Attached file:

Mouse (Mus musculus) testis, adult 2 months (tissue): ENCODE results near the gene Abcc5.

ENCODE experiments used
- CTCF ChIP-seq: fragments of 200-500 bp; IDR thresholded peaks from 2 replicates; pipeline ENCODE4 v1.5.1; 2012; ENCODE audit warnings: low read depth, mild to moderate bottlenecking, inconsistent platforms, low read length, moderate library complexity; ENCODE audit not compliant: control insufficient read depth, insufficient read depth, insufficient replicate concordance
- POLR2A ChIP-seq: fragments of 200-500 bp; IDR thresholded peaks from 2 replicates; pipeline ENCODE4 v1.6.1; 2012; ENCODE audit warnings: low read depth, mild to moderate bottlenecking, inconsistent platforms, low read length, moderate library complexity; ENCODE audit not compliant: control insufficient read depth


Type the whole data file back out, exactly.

Mouse (Mus musculus) testis, adult 2 months (tissue): ENCODE results near the gene Abcc5.

ENCODE experiments used
- CTCF ChIP-seq: fragments of 200-500 bp; IDR thresholded peaks from 2 replicates; pipeline ENCODE4 v1.5.1; 2012; ENCODE audit warnings: low read depth, mild to moderate bottlenecking, inconsistent platforms, low read length, moderate library complexity; ENCODE audit not compliant: control insufficient read depth, insufficient read depth, insufficient replicate concordance
- POLR2A ChIP-seq: fragments of 200-500 bp; IDR thresholded peaks from 2 replicates; pipeline ENCODE4 v1.6.1; 2012; ENCODE audit warnings: low read depth, mild to moderate bottlenecking, inconsistent platforms, low read length, moderate library complexity; ENCODE audit not compliant: control insufficient read depth